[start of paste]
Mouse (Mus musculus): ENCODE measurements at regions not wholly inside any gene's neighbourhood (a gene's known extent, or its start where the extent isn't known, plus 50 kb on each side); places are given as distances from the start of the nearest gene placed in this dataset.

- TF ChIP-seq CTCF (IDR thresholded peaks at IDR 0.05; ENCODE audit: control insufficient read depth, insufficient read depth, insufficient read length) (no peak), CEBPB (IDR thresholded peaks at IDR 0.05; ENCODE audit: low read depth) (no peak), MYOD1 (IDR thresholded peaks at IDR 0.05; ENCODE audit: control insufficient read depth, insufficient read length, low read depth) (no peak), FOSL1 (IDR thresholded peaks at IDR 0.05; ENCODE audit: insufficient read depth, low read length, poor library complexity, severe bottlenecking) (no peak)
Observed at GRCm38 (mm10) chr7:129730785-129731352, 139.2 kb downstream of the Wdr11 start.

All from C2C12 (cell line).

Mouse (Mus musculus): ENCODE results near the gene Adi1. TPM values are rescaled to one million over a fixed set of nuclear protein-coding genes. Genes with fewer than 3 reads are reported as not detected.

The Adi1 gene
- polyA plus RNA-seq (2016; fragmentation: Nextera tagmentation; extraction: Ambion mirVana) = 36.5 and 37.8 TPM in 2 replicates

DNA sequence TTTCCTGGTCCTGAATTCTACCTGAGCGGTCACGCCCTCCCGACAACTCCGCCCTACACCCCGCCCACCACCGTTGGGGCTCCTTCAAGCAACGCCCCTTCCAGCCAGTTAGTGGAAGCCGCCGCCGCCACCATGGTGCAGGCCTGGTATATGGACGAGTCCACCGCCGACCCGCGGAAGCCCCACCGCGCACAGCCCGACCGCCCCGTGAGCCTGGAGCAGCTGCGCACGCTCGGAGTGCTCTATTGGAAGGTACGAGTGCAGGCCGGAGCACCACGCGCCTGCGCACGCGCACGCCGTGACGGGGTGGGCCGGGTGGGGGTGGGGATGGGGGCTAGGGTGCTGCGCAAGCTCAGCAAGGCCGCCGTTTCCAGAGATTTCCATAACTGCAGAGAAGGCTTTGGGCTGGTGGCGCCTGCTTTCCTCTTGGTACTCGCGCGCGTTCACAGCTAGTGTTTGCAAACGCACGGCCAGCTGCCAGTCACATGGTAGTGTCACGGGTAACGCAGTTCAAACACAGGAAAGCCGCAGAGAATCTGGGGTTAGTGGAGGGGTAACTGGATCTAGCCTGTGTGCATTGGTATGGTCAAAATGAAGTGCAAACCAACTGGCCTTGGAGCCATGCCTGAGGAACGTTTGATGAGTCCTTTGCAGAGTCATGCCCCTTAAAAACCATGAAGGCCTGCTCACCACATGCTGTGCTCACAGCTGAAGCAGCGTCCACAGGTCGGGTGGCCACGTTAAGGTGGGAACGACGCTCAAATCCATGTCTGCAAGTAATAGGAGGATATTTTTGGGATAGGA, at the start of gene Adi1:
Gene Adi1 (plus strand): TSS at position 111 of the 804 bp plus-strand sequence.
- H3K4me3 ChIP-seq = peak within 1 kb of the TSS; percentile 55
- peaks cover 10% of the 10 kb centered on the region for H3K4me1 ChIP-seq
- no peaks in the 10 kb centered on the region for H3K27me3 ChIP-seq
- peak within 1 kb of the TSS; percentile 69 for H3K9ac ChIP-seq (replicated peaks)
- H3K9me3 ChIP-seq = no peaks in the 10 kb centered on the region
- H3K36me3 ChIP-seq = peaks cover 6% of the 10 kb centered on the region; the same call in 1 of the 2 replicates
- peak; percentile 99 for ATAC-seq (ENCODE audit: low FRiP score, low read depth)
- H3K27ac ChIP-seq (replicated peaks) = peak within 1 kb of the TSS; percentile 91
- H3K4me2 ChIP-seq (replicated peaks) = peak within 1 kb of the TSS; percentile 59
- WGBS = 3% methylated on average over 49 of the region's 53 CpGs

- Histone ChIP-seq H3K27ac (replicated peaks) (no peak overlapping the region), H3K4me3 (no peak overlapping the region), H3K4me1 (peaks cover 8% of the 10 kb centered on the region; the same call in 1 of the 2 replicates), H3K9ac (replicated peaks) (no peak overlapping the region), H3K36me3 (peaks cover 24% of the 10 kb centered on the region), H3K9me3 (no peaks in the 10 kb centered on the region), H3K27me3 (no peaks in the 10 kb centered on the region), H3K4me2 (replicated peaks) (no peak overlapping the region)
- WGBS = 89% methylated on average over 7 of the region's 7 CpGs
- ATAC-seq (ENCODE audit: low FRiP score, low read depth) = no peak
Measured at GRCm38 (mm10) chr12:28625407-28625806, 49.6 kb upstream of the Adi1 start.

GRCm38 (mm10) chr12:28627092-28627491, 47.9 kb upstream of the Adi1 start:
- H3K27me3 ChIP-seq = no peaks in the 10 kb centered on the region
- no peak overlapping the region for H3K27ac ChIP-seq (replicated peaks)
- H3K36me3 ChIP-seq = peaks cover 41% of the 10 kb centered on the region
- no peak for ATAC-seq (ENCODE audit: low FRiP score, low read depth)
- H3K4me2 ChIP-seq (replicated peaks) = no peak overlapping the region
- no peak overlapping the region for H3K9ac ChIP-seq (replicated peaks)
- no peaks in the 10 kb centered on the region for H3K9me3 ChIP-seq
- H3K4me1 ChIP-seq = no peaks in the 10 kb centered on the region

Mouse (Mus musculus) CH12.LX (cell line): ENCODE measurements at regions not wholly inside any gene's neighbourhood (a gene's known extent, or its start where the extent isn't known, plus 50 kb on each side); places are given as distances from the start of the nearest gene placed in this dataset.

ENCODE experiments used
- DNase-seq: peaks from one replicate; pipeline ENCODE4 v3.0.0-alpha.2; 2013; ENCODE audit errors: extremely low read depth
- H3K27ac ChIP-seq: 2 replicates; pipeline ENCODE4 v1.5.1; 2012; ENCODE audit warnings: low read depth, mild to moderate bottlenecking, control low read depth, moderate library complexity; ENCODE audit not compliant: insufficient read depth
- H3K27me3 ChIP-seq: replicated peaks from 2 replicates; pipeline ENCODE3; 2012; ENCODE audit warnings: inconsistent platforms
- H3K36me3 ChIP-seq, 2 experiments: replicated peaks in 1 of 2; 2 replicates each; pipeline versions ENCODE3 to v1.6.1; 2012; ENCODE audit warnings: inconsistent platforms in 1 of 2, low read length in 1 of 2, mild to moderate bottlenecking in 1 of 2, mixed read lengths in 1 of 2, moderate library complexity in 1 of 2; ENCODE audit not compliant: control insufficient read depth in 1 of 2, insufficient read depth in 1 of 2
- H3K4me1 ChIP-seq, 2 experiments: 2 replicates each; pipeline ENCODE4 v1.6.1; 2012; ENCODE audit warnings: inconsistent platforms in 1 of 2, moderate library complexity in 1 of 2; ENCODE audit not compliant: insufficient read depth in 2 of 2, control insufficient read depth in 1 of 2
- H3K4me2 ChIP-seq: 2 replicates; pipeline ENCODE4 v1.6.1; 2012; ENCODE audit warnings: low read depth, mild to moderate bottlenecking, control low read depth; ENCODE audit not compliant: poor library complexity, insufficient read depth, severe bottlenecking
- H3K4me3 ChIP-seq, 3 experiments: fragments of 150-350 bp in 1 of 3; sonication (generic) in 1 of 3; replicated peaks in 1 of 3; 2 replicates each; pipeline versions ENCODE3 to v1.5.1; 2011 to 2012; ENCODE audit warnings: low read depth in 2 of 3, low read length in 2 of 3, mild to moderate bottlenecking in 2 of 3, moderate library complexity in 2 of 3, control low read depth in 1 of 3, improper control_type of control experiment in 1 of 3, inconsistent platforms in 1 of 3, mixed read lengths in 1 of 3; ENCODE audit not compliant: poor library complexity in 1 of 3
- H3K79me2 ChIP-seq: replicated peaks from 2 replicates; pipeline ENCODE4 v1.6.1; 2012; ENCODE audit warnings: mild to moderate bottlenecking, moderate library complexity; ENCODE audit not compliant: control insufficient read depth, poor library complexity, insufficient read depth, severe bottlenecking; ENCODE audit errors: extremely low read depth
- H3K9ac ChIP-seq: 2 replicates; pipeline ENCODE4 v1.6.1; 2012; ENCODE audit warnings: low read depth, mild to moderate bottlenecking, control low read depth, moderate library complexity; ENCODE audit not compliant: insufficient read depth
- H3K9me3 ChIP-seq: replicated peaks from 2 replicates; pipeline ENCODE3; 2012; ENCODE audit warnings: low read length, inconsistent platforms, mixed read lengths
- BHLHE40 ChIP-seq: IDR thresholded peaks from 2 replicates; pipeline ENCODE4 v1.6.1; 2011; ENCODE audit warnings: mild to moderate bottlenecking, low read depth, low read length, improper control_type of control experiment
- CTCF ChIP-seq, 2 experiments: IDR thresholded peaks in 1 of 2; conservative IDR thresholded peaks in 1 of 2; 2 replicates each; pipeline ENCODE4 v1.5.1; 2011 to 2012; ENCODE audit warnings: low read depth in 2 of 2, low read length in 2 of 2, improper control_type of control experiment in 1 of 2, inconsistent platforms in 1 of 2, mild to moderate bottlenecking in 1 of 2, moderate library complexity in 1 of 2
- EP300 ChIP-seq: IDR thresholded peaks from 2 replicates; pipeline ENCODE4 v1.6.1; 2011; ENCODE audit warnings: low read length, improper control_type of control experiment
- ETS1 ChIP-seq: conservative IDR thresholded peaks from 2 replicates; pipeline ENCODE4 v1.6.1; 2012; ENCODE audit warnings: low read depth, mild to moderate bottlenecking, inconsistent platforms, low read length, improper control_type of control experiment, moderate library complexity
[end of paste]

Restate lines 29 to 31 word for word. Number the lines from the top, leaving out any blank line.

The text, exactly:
- H3K4me2 ChIP-seq (replicated peaks) = no peak overlapping the region
- no peak overlapping the region for H3K9ac ChIP-seq (replicated peaks)
- no peaks in the 10 kb centered on the region for H3K9me3 ChIP-seq